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Cheney Free Press
Cheney , Washington
January 10, 1964     Cheney Free Press
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January 10, 1964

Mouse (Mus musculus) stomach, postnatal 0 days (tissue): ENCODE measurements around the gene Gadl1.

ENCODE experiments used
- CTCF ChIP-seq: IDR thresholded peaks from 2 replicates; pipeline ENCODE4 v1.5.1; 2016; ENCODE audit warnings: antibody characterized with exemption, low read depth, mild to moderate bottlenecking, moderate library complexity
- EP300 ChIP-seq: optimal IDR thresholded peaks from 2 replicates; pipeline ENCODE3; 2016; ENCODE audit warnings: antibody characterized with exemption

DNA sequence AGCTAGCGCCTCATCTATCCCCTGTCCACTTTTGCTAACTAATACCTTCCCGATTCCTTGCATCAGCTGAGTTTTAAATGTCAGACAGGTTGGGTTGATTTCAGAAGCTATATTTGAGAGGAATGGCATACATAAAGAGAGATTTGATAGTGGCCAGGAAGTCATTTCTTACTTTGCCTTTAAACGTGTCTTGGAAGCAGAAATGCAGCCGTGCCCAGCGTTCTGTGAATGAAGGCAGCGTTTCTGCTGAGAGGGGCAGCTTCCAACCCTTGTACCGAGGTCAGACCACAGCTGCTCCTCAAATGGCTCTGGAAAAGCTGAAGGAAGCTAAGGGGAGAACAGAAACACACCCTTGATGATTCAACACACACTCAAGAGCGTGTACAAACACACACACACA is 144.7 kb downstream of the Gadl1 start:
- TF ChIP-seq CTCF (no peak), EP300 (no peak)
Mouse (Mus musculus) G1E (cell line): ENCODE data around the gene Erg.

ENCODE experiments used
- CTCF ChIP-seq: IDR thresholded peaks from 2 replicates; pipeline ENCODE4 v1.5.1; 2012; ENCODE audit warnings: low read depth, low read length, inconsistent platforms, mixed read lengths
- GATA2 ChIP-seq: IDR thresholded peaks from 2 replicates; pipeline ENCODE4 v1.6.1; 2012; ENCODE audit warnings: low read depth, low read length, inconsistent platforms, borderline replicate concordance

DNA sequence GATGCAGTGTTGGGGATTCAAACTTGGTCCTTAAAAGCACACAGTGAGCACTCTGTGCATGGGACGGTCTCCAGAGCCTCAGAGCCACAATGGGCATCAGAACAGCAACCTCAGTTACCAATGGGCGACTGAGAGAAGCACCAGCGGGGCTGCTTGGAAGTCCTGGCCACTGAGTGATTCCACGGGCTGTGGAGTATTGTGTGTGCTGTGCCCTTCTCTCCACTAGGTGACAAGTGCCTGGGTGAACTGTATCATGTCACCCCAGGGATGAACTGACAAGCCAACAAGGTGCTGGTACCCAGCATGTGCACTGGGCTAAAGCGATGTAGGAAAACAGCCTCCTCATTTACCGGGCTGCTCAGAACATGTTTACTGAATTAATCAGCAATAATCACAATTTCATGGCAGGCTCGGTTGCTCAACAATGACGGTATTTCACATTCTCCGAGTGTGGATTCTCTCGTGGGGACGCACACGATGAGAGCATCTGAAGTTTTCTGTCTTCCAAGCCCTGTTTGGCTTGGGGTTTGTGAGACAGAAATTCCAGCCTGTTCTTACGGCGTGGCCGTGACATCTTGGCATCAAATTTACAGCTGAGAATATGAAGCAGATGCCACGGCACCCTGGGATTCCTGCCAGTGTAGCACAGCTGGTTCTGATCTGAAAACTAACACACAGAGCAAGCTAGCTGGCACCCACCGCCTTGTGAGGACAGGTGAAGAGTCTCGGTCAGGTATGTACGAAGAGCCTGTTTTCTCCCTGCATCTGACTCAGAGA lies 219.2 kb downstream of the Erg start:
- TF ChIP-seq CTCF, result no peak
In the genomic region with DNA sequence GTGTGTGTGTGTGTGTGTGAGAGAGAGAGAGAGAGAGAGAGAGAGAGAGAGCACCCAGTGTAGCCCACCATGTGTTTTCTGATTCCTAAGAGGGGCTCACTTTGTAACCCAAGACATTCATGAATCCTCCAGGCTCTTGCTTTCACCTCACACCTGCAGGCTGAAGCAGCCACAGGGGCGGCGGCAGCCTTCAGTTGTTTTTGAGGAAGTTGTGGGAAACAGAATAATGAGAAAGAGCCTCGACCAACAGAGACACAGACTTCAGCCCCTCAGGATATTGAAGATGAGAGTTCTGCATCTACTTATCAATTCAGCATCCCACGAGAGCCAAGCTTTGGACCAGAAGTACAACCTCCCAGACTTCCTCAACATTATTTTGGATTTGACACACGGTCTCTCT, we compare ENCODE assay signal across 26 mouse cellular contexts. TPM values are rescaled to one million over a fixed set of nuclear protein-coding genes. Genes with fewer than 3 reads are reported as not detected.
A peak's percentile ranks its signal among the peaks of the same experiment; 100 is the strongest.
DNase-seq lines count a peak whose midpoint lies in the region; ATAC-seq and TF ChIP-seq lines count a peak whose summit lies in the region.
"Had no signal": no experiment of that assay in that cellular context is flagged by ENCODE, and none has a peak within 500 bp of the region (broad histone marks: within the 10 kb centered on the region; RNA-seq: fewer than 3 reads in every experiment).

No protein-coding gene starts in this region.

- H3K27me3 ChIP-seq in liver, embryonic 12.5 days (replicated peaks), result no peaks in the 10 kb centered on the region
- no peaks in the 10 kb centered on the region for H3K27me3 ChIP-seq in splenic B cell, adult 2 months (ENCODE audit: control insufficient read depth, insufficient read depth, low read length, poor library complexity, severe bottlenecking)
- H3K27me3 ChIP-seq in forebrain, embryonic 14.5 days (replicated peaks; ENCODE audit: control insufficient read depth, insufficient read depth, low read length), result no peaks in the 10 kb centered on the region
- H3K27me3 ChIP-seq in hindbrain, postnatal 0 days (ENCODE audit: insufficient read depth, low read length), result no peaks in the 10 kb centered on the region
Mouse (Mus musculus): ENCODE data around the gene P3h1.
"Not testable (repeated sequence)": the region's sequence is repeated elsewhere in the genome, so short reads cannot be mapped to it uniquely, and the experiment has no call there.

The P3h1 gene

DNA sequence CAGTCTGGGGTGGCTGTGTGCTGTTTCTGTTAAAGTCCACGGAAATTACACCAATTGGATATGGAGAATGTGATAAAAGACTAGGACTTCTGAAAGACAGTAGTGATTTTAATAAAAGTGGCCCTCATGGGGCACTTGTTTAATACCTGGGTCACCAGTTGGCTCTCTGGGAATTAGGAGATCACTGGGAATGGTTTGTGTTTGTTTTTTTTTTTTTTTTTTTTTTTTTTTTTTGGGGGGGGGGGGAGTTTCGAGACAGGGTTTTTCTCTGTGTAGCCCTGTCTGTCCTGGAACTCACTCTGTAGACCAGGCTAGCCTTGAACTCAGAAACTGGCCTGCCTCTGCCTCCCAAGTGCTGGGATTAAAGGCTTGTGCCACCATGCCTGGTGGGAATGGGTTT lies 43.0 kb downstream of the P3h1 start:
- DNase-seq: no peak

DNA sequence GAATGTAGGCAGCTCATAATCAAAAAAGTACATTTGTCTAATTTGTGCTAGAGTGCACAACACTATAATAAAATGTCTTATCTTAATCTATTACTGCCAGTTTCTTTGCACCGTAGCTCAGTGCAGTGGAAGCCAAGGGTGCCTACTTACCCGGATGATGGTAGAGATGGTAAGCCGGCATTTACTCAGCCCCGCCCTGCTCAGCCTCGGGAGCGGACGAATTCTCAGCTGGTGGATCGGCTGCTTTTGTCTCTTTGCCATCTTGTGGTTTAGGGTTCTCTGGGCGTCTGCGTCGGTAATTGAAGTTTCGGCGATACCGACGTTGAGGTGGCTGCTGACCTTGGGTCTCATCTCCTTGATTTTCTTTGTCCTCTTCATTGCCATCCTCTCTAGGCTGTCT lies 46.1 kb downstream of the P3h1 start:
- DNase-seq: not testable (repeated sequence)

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Page 2 Cheney Free Press rA___._ CHENEY FREE PRESS ESTABLISHED 1896 PUBLISHED AT 412 FIRST ST., CHENEY, WASH. Entered at the Post Office at Cheney, Washington, as Second Class Matter under the Act of March 5, 1897. Issued every N AT I O N A L E D I T O R I A t Friday morning at Cheney, Washington.  j [A@CBTIN Spokane County Subscriptions ................................ $4.50 per year ..... &apos;w==itv=,:a:m,a=:J All Other Subscriptions ........................................ $5.00 per year G. T. FROST .................................. PUBLISHER JACK PIERCE .................................... EDITOR The (onlinued Danger J. Edgar Hoover, direor of the Fedoral Bureau .of Investigation, stresses ",the con- tinued danger represented by ,the Cnu nist Party USA," in his annual year-end report to Attorney Robert F. Kennedy. Citing the American Communist Party and "other subversive orgardzations within the United States," the FBI director declared, "The Oommunisty Paty, USA, has cont'mued unswerving allegiance to the Soiet Unioa], which &s commted o the goal of world domination by communism." "In October," Mr. Beaver continues, "Cpm- munt Party delegates .met in Chicago, Ill., to lay the gr(mndwork for a new r,a.tianal youth organizati, en aimed at exph)itato .of what the Party describes as a dri toward the left among young people. Gus Hall, Gen- 40 Years Ago 1924 Stockholders of he Natima- al Bank of Cheney elected the folloving directors: F. M. Mar- tin, N. A. Ralfe, C. I. Hubbard, C. D. lar,tin, F. A. Pomeoy, V. E. Rolfe and E. R. Kelly. Officers are F. M. Martin, president; C. I. Hubbard, vice pre.dent; N. A. Roife, cashier ,and V. E. R,.o,le, assistan,t cash- ier. R. H. McCartney was elect- ed president o.f the Commer- cial club. Other officers in- clude C. A. Kingsn, V. E. RoHe, M. C. Hoter, Dr. M. W. Conway, C. D. :Matin, the Rev. H. M. Painter and E. R. Kelly. With a finial score of 20 to 21 favoring WSC, Normal school fans saw ae of the fastest basketball games ever withessed on the k)el floor. Players are Moore, Pid(ing, Lefevre, Wysa and Burpee. Substitus incladed Reed, Byars arid ey. Mare tha 100 ns of ice are being ha, uled fr(m Fish Lake to the Cheney Trans/er & Storage company to be used next summer. F. H. Matney is doing the ice ttting. Ferdinand Ottomeier, son of Mr. ad rs. A. J. Oto- meier, spen ChrLmas Day in Guamnas, Mexico. He is teac :'hh at Glendale, Ariz. MAss Ruth Renter, daughter ,of Mr. and Mrs. F. W. Reuter, is tesehing at Juneau, Alaska. 30 Years Ago 1934 D. E. Kelly, owner of the Cheney Table Supply, was elected president of the Chain- her ,of Commerce. Other offi- cers include Omer Pence, vce Oa'esiden,t and Kelly, Pence, W. W. Pierson, H. N. Stran- ,ach, E. R. Kelly, D. A. B.avber, V. R. Frat, George and V. E. Rolfe, rustees. Dues were cut from $8.00 to $5.00 for firms and from $3.50 to $2.00 ,for iiviuo. Mrs.  Webb, 84, passed away at he home of her dauhr, Mrs. Fred Reuer, Wedehy following a iR- ness of ine weeks. Mrs. Webb was born in Essex count, Vt., Oct. 19, 1849, and was married to Webster B. Webb in 1872. He died in 1922. Sttrvivors are one daughter, :Mrs. Renter; three son& Sam Webb and C'harles Webb, Cheney, and Theodore, Pullmax; 11 grand- ehhtren and two sisters, Mrs. Sam Pullen of Four Lakes and Mrs. Amelila Brigham of New Mexico. Bob Iates entertained four friends ,at dinner axed a skat- ing party on his birthday Sat- urdy. Haxoki Hodge, an Perme, Leo Pierson and Jack Kennedy were the guests:. Mr. and Mrs. Lloyd Huse are parents of a dauglter, Calmrine Fleming, beam Sun- day rfigh a fle Deaconess hospital. 20 Years Ago 1944 L. O. Manor was named city clerk by the council .to take, over duties of C. B. Bernard, who retired after 25 years of service as city clerk. Mark Ptcliffe was appointed coun. cilman .to fR1 the unexpired term of C. A. Bottorff. Mayor E. L. Moore amounced the appointment of J. M. Moorman as city policeman. Willard S. Bernhard has pur- ctmsed a half in,terest in the hardware firm, which will be eval Secretary, Communist Party, USA, in approving this you, th movement, has stipu- lated that it should avoid the appearance of a Soviet-style organizmJn; ,however, it should not tolerate antiviet or an, ti-Coununist Party thinking." Mr. Hoover's remarks should be well heed- ed by those who gaze fondly over 'the hor- izon at what the Russi,ans would lead us to believe is ,an "era of better understanding arid a haw in East-West re,[ati.ans." The yourg people, especially imlyression- able college students and tlose in their 20's, should give serious thought to Gus Hall's appraisal of them. "Exploitation of a drift toward the loft among young people." Th,zt's what Hall wants. Anyone, young or old, wlo actually be- lieves these Communists wi sop at any- Pr@pord by American Foundation for Animal Healffa Farmers need to stay alert for tell-tale warning symptoms in their cattle if the "$10 disease" is to be kept under control. This disease, ketosis, gets its $10 label because annually it eauses losses in excess of $10 mil- lion in the 1 million cows it af- fects. It strikes ewes, too, and causes additional losses there. Ketosis is generally regarded as a man-made disease because it ap- pears to have developed as a re- sult of breeding for more and more milk production. The result is often disastrous, for animals frequently succumb to ketosis be- cause of the extreme demands of high lactation. Symptoms of ketosis include re- duced milk production, reduced appetite, a blank and staring look, an odor like banana oil on the breath, depression, or sometimes extreme nervousness. Generally, it occurs one to six weeks after calving. It rarely is seen in first- thing slmrt of world dombmon, by any calf heifers. means, is living in a dream world, and it's "7 . ....  time some of them wake up. ; 4/J//l /})])1 Conservation News lb..' '), I Striving for higher and high- er milk production may lead to known as H'ansen Hardware. Mr. Bernard has been associ- ated with the hardware firm for 17 years, five years wi. Roy S. Hanson and pior to ,that, 12 years wiah C. A. Bo- toff. New officers of Rebekah. lodge to be iaslled Wednes- day evening are Be,trice A1- ling, Bonnie Addington, Helen Frank, Nellie Router, Violet Ash, Christine P, arton, Fanne Coulter, Love Davis, Georgi- anna Smith, Kate Chevalier, Florence Rue, Mollie Kleweo, Elva Moore and Lillian Fish. I. O. O. F. officers include Leonard Thorp, George Flow- ers, R. R. Horn, Carl Rosenz- weig, J. S. Smith, Stanley Spear and Herman Wfl,krns. 10 Years Ago 1954 Mumcipal candidates who filed for the primary electio on: Feb. 9 are Francis Shad- egg, Gralam Dressler and Nol- an Brawn, four-year ,term and M. A. Malmoe, tw>srear term. Holdovers ave Yhyov Lloyd tI>lladay and councilmen A. B. :HENEY By Clarence A. Kelley Soil Conservation Service December has passed and so has 1963. Another year's work is complete, while yet oer losses f,'cm ketosis. One of the big dangers is that an untrained person could mis- take these symptoms for such dis- eases as miik fever, grass tetany, rabies, listeriosis or perhaps lep- tospirosis. Therefore, accurate di- a?nosis is very important, and this should b? done by a veteri- narian. Although prevention has not been uniform}y successful, some succcss has ben reported with a program of providing cows with we!i-balance:i, hiqh energy ra. tio:s. In ewes, keioi ocu='s a few .ays to a few weeks pAor to amb- iug and thus Pas beome '.::town as pregnancy .iseas2. Affected ewes may stanJ list- lessly by themselves or tra!l the flack. Later they may be u.:aZe to stand, and may devc:op a sli:ht nervous twitching about the head. Exercise and gaod ra{ions during ,estation will do much to preva'nt pregnancy disease. is just beginning. In dealing with ketosis of either For Rudy Rosenzweig, Rich- cows or ewes, it is a good idea to ard Jessen and myself, Decem- do everything possible to prevent bet was comparable in work- the d. It .may deve'.op in load t0 the other mon,ths of spite oIiis and when it does ca11- 1963. Besides .naki2rl,g goals ing a veterinarian promptly for :and plans for 1964, we had a diagnosis and treatment will do sizeable load  apglication much to keep losses down and shorten the recovery perio4. obs. Sumsian, George Fisher and Peter Sm;ith. E. L. Chalberg, advisor of stuxlent pu'blicafims act Eazt- ern Washington Cgege of Education, has been appointed head of .the placemet bureau of Santa Barbara college of the University of California. Miss Marguerite (Peggy) Ann Harr and William Vaughn Fisher were united in mar- riage Dec. 27 with the Rev. Dr. David Almon performing the ceremony. She is the daughter of Mr; and Mrs. Ern- est Harr. The diarist reported one ew cooperator, Cliff Rajah. Farm plans were dove, pod and de,cored to G. F. Harke, Lee Gemlm and Cliff Rajah, covering 528 acres. Out layout jobs were few because of the years closing and also limiting woater con- ditions. A preliminary survey for 3',300 feet of open drain- age ditch was completed wi, Vh A10otrymen, ,tmwever, and 910 feet was staked out with Ralph Emtman. A stock pond 1,oea,tian was reviewed with Guy Brash, and five acres of Woodland prumng and thhming was la,id out with Clarer, ce Rat- lib I lt00[ Y" Many Closings II& llll$LW[ Job completions were many ItD ll-at,a I in closing oat the year. A cam- ov 'ms I bined total of 531/2 acres of ; woodlanl pruningand thug Washington Bar Association MEET MR. MACHINE The impersonal machine that dispenses all kinds (ff things can create hard legal problems. Recently, Jones bought airplane insurance for a round trip to Dayton, O'hie. He stuffed $2.50 into the machine for $62,500 in "msur- once on a "scheduled air car- rier." On the way back, .the flight from Dayton to Chicago was I fogged  ,and cancelled. Jones had to get .lme to California! next day. The airline ara, nged for him ,and two others to take an .air taxi .t Chicago. The Rttle plane never made it. Jones was MUed. Mrs. Jones maple her clahn for insurance. The #urane company rejected it. The acci- dent happened on a non-sched- uled phme, the company said, and if policy had ex1licitly excluded accidents on such pr,e& Judgment Favorable The court ruled for Mrs. Jones. Though this plane was n,at scheduled, the vending maClrm did not make this dif- fererme clear to Jones. He bought wth ,the reasonable ex- pectation that the policy would cover his whle trip, includ- mg reasonable substituted flights. The company should expect such things row and then. In mass-produced contracts, and mass-sold things, the buy- er's reasonable expectations I can-only be defeated if it is plain that he knew of the con- traet's limitations. A contra was completed on he farms of G. F. Harke, Zela Fitzpat- rick, Charles Boddeker, Frank Jordan, George Foley, G. A. St.Germ.a*in, Joe LabSh, W. C. Reinhold, Jesse Cooper, Jack Hand, W. R. hambers, Hjal- met Moberg, dmes lRehell and Phfltip Samek. Thi's brougtt the year's tota to 162 ,acres thinned and 150 acres pruned. L. J. Scot and N. B. Mar- fin each completed five acres of woodland thimin, g only. A conpletug rep was mde on, 6,584 feet of wood- land firebreaks at Joe Balum's and Je,se Cooper's. Theo Emt- man completed 3,400 feet of open drain,age ditCh and Fred WilCox 455 feet of diversion: ditch. W. J. Amell, Max Henning, Helen Campbell, Jack Hand, Theo Emtman, George Foley ,and Graver Black each com- pleted one stock pond. A 4XRal of 35 stock ponds and one wiMiife pool were construct- ed in the Distet in 1963. Five waterway projects were reported complete with Max Heming, Glenn Taylor, Iarry Siegel, Ilwoed I_mt, Harvey Raugust and Grover Black for a toal of 13,329 feet. means ,a meeting of the minds and therefore, an informed buyer. The machine issues a alicy before anybody oan read i,t. Depositing the money buys the unread contract. Courts are likely to construe ambiguities due to such oper- ations against the insurance company. LETTERS... TO THE EDITOR Cheney, Wash. Jan. 2, 1964 q:o the Editor Cheney Free Press November 22, 1963, was the saddest day for this nation sirme Pearl Harbor. Since then I have asked my- sef a thousand times---Why? The only answer I can come up wi,h is it was supposed to be. Then agadn I ask ,the rea- son, Why? The answer .to this seems to be that for a great number of years we :have seen a ,hate program built up in .this coun- try, until we no onger debate issues .on their merits, instead we just call the is,ues we op- pose either soec or com- munistic. Those we disagree with we call em communsts, ranks or fellow travelers. If we really want to damn some- one we just say he is sot on commupism. If this does not satisfy the venom in our sys- tems then we call our oppon- enCs, Freedom Fighters, Right Wiagers or Birchers. The good Layrd Ln his wis- dom knew ,that ,this program had t,o be reversed. The only way this could be accomplished would be to shake the people to their very i foundaons. The assassination of the President really shook up the people, not only in this n,aion but through the wrld. We must get ,away from this name calling. We must return to debating issues instead of personalities. We must be able to ,disagree, withmrt being dia, greeaMe. 1963, with its great tragedy, is now history. As the poet put it: "'The moving finger writes--- ,and having writ moves on-- nor all your piety nor wit sha.l'l lure it back to cancel half a ,line nor all your tears wash out a single vord o4 it." In 1964 and in the years be- yond we must love mare and hate less and tmdess we can do this President Kennedy died in vain. Ira E. Shea DECALS---Long lasting Duro decals. Letters and figures from inch to 35 inch. Free Press office. Amber News By Jennifer Jordan HOT LUNCH MENU Monday -- Meat loaf, baked squash, bread and butter, eel- ery, pears, milk. Tuesday -- Chicken and nood,les, green sa, l, ad, hot rolls and butter, a, pple crisp, milk. Wednesday  Chili beans, jello salad, peanut bu, tter sandwiches, app1'e sauce cake nfitk. Thursday -- Mashed par'a- toes with hamburger gravy, green beans, carrot sticks, ice cream, milk. Fiday -- Het dogs, maca- roni and cheese, pickled beets, cobies, milk. Mr. and Mrs. AI Da1 were New Year's Day cwUers of Mr. and Mrs. Dan Lambert and family. Mrs. race McDonald of Spokane was a Sturday after- rmo cafler of Mr. and Mrs/ Leslie Mill and Ran. Mr. and Mrs. Hank Kmauff were Sunday ,dinner guests f Mr. and Mrs:. G. A. Rietz. Mr. and Mrs. Leslie Mill were callers of Mrs. Grace McDonald o4 Spokane. A1 Weisman and Bob Gro- gan left Tuesday for steelhead fishing an the Snake river. Mr. and Mrs. George Shields .of Spokane and their two sos, Hebert ,and Andrew, were New Year's Day guests of Mrs. Binna Dummeier and Miss Yanc Mason. Mrs. Binna D ummeier and Miss Mason were New Year's Eve dinner guests of Mr. and Mrs. John Loathan of Cloney. New Year's guests of Mr. and Mrs. toward  md I{oward Jr., were ,Mr. and Mrs. Ed Maaaghan, Mr. and Mrs. Mike Marsh and Mr. and Mrs. Kent Soy, Carol a*nd Gary. Mr. and Mrs. Aan Edamso,n a_d family of Seattle spent the weekend visiting Mr. and Mrs. Glen. Best, Glenn& C'o- nie and Frank. Mr. and Mrs. Edmiston and family were also guests of Mr. and .Mrs. John Edmiston of Marshall. New Year's Day dinner guests of Mr. and Mrs. Glen Best and family weve Mr. and Mrs. Dale McCultey, Tami, Steve and Shaun David. Sunday e,vermg dinner guests of Mr..and Mrs. N. A. Cordill were Mr. nd Mrs. Joe Fulton and Steve of Fairfield. Mr..and Mrs. N. A. Cordill were New Year's Eve dimqer guests of Mr. and Mrs. Wesley Bly of Harvingo. Mr. and Mrs. A1 Haskins and Mr. and Mrs. J. H. Harris and family were birthday din- ner guests of Mr. and Mrs. J. M. Harris. it was Mr. J. M. Har- ris' birthday and was hem Saturday night. Mr. ,and Mrs. Jim Decker were New Year's Day dinner guests of Mr. and Mrs. Don Lambert, Jaclde, Ji and Chuck. CLAUSEN & GEMMILL 702 FidelRy Bldg., Spoka 1, NOTICE TO N). '/6271 I the Superior Court of t.he Washlngton in and for the Spokane. In the Matter of the WALTER WALSH, deceased. Notice is hereby given that signed has been appointed of the above estate in this has qualified accordingly and persorm having claims deceased, are required to claims, duly verified vlth vouchers, upon the undersigned 2704 Sanson, Spokane, upon Clause & Gemmill the of record at their office at Bldg., Spokane, Wash., and claim with proof of such office of the Clerk of the above the City of Spokane, Wash., months after the first this notice, or they will be barred. Date of the first publication notice is 10th day of Jaxmary, Lydia Welsh above estate. Paul A. Clausen Clausen & Gemmill A:arney ,ge t 70 Fidelity Bldg., Sp no, W (Jan. 10.-24) GORDON E. 1117 Pauln Bldg, Spokane, NOTICE TO No. 76266 In the Superior Court of of Washington, in and for of Spokane. In the Matter of the GERTRUDE E. WHITFORD Notice is hereby given that signed has been appointed of the above estate in this has qualified accordingly, persons having claims ceased are required to verified, with necessary the undersigned at 1117 Spokane, Washington or upon Cornelius the attorney of office at 1117 Paulsen Bldg., Wash., and file such claim of such service in the of the the above Court at Spokane, Washington, after the first publication of or they will be forever Date of the first notice is 10th day of Audrey Whitford Neal trix of the above estate. Gordon E. Cornelius 1117 Paulser Bldg., Spokane, (Jan. 10-24) Classifieds  are There Is No for your weekl THE newspape CHENEY FREE PRESS i set ALWAYS ic r THERE! When you were born, The Cheney Free Press heraldd_ !teU: '!ii.:;nY:s P.s.reTt?. P. r.barab'tYh:liDro peal hraetnltistt{i  i Call ( )) W The Free Press was there whe you broke your ar. s in your neighborhood's swing.., when you topped ts. honoarOw <enWhouen yrogI::dedwt e:goir the schoo, p': "'" Y g " " [e  hA And, boy, was that some story The FP gal wrote whd'r you traipsed down the aisle with the best girl. l Wtl i Will q: m ,he hen came your promotion.., your first born.., the7 _. tSOil tragic accident, . . your gong" into business on your ovg " i . . . the boy's athletic prowess in school . . . [!g s . L Yes, The FP was always there! . . . talking to everyo in town about YOU. sn ' Little items . . . pictures . . . feature stories-and ib course, you joined all the other readers in enjoyable hou[t h tri with the hometown newspaper, -]'he Free Press I obi ' Taec , " hter TheresTV... Radio... Billboards... Magazinand hen , Sure, it's a fact-  so, famil: ... Direct Mail... Shoppers. and Advertising media, to be sure, but they reach only rme sup classified fraction of your potential audience. In a flark i the first three are gone from their eyes and ears forev /, arld Even a dozen top magazines can't duplicate the week al g newspaper coverage. Direct Mail? Costly, and with lit! s. : personal appeal. Shoppers? Lots o ads, all piled up (t top of one another, with little personal appeal to tlusin, reader, and small service to any community., ro,.slaU When you think of advertising, you can t go wror '] rl when you think of NEWSPAPERS and- n fo NEWSPAPERS ARE BASIC . . . alive and NEW eve tr.  issue... First with MOST people.., and FIRST witg gab MOST advertisers, a BENEFIT to any community, z,, g When it comes to placing advertising where it g ? MOST ACTION you iust can't beat The FREE PRESS!  L  ' e THE , aF5 4 S, llA/, Spokane County's Community Newspaper